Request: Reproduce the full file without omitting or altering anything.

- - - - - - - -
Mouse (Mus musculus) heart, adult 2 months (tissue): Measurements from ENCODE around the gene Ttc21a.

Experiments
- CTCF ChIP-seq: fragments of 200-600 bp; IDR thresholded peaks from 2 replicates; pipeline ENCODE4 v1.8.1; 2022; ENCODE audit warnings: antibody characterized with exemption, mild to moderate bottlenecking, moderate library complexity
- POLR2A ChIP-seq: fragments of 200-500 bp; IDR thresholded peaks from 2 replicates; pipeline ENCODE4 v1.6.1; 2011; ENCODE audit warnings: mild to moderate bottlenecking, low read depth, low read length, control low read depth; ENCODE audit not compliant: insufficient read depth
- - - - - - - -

Mouse (Mus musculus) heart, adult 2 months (tissue): Measurements from ENCODE around the gene Ttc21a.

Experiments
- CTCF ChIP-seq: fragments of 200-600 bp; IDR thresholded peaks from 2 replicates; pipeline ENCODE4 v1.8.1; 2022; ENCODE audit warnings: antibody characterized with exemption, mild to moderate bottlenecking, moderate library complexity
- POLR2A ChIP-seq: fragments of 200-500 bp; IDR thresholded peaks from 2 replicates; pipeline ENCODE4 v1.6.1; 2011; ENCODE audit warnings: mild to moderate bottlenecking, low read depth, low read length, control low read depth; ENCODE audit not compliant: insufficient read depth